We’re not 21 years old, but I think that's also given us all a more mature approach to this, which is that we’re still pretty down to earth people. We’re humble. We do a meet and greet after every single show on tour, where we’re stay and we’ll shake hands with everybody every single night, even if we’ve done three shows that day.
What happens when crowds are 10,000? 20,000?
We’ve done that. We did it at Lollapalooza [in 2011]. We did it at Austin City Limits in front of 40,000, and we stood there and signed until every single last person got their picture or shook our hands or got to tell us a story of what the song meant. It’s extremely exhausting.
I think it keeps us humble. It reminds us of what that connection is with people, because we are appreciative. You know, it’s so hard, so challenging to make a living from music these days and to sustain yourself. It’s the way that musicians are forced to kind of make their money now. For us, I think it’s been good because we are more mature. We’re all in our late 30s, besides Noelle.
We’re just really trying to like savor every moment, because, as quick as you go up is as quick as you can come down. We feel like we’ve had it be fast but yet slow and steady. We’re not [artists] that were like nobody and then their trajectory was like vertical incline. Because, to me, that's a huge expectation to have to live up to after that. We creeped our way to 115,000 records, but it’s 115,000 records. That's over a million records in the ‘90s. It really is.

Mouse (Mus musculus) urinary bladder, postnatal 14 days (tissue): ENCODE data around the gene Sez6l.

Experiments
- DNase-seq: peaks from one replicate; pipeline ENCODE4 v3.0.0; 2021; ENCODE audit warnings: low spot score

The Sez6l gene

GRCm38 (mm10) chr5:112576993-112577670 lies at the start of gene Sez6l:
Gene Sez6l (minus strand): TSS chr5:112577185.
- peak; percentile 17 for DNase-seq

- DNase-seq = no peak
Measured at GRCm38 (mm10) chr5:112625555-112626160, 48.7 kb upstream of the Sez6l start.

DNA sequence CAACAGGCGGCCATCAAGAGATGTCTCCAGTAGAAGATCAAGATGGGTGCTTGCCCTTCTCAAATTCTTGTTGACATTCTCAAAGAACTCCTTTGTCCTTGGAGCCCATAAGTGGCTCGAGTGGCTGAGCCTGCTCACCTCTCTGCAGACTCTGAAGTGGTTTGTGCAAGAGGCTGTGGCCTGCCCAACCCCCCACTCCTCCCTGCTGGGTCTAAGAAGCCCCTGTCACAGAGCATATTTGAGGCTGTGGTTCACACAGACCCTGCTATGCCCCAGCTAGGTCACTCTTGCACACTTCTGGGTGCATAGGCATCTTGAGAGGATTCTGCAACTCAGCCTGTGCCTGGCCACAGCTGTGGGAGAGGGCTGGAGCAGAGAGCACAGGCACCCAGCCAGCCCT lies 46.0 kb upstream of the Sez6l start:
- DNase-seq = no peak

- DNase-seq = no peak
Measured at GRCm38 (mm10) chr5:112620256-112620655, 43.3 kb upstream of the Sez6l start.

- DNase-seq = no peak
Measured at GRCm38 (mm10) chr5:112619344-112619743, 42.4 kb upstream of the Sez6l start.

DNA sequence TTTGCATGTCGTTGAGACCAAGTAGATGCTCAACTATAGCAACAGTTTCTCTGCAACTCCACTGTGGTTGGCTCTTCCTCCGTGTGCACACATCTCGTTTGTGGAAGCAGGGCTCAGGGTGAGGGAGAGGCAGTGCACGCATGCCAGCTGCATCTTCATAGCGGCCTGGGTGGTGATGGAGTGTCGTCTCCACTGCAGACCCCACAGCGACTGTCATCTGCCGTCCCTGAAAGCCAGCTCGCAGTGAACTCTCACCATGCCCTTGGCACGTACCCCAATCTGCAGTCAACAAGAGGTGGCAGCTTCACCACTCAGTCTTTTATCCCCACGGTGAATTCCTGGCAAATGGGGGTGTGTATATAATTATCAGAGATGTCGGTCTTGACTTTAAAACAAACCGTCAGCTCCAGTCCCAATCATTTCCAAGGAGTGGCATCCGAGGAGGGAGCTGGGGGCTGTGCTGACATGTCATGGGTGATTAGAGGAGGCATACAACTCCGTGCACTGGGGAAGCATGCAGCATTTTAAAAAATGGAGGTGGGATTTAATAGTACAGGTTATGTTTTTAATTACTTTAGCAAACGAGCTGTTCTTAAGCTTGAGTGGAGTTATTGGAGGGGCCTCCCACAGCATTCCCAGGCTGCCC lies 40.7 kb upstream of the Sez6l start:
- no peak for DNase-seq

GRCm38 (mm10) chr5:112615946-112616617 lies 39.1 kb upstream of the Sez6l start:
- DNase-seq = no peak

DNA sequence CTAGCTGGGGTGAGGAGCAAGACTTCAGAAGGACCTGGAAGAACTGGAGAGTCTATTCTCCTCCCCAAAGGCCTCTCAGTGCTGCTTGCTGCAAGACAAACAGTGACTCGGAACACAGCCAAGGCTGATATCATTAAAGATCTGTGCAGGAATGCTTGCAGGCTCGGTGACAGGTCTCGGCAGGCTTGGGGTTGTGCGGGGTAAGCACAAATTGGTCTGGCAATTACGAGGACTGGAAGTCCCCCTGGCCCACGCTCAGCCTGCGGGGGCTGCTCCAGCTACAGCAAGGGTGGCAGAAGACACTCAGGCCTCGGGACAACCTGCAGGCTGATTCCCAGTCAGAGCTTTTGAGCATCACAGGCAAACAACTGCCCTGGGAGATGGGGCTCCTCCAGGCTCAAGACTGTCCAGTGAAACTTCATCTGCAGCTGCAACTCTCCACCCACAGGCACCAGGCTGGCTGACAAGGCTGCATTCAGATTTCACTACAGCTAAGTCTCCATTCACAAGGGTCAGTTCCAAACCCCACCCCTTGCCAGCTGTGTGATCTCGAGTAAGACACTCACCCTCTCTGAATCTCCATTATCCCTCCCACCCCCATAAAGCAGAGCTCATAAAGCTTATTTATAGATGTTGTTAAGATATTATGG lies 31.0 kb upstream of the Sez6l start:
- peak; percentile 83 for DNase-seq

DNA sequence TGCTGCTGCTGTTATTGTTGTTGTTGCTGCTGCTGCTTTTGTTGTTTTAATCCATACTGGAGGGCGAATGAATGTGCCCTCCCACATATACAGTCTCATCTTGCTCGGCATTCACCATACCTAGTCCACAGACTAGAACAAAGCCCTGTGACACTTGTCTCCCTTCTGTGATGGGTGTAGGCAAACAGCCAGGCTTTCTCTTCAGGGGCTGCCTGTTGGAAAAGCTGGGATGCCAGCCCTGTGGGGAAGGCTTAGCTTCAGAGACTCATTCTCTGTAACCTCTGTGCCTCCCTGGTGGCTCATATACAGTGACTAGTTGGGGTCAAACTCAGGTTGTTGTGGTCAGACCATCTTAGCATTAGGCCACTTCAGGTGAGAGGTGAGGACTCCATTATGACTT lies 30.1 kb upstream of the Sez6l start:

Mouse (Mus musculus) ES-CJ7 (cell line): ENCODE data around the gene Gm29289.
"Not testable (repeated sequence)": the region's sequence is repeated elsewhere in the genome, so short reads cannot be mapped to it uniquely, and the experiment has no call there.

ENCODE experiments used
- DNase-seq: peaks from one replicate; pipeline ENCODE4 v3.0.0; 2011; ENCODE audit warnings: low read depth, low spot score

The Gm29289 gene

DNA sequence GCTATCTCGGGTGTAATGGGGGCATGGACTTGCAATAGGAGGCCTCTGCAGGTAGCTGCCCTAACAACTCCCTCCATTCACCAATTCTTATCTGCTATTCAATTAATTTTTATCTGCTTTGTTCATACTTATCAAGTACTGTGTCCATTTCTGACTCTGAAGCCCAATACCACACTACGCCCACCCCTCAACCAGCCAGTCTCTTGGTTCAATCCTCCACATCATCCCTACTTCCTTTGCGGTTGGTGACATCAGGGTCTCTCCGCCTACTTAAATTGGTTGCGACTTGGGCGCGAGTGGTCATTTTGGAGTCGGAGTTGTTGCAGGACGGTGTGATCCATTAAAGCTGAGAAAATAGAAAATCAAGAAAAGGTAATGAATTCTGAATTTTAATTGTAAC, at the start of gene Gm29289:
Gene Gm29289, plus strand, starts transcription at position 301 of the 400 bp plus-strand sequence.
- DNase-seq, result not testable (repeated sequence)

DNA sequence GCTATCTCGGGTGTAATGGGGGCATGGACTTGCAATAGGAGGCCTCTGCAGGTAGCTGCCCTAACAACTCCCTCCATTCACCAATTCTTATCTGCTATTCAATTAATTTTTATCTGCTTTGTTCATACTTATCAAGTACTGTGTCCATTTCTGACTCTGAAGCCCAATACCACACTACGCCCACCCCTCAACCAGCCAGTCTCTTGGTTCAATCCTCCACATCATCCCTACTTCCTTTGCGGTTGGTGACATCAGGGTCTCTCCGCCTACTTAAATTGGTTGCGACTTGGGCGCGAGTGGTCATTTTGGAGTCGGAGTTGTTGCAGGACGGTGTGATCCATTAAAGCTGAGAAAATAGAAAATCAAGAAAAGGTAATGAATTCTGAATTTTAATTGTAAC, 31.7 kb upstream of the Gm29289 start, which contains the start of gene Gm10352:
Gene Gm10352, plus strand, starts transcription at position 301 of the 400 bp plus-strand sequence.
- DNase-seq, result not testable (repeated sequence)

And when it comes to recorded material, obviously, being on the road and being as physical as you guys are, taxing in that regard, what does it look like when you go into the recording studio? And now that you have a full-length record, do you have your own expectations for what a sophomore set looks like?
Well, because we’ve been on the road so much and because we are a new band, we had to force ourselves to write some songs on the road, so that we could play the length of [setlists] that we wanted to, to be worthy of a headline slot or headlining our own tours.
I think we want to evolve the sound. I’m not sure what that's going to look like or what, but I think it’s always about great songwriting and every song has to be like melodic and just have amazing songwriting at its core.
I think we get frustrated when people [categorize] us as “throwback” or “retro.” To me -- where we have obviously a lot of Motown influence -- I think it’s so much more than that, honestly. It’s Talking Heads, it’s ABC, it’s a little bit of hip-hop, a little bit of indie rock. It’s way more influences than just saying that we’re like some soul revival band.
So I think we all have an idea that we want to push our sound, retaining what makes us good but pushing it forward a little bit to show people that that's not just what we’re about.
As you evolved that sound, has there been an integration of new instruments or new singing styles? What does that mean from an instrumental point of view?
We’re giving ourselves no barriers, because we can always pull back the reins later on. But Jeremy has been collecting all these crazy vintage early synthesizers. I know that we would love to like do some serious string section work. James is expanding his palette. You want the song to be something and then the song is its own organic life form that will either accept what you try and put on it or it will shrug its back and it’ll fly right off. And it sort of tells you what it wants, and the more you fight it the more you end up with a piece-of-crap song at the end. And if you just embrace it and go with it, it usually kind of tells you what it needs.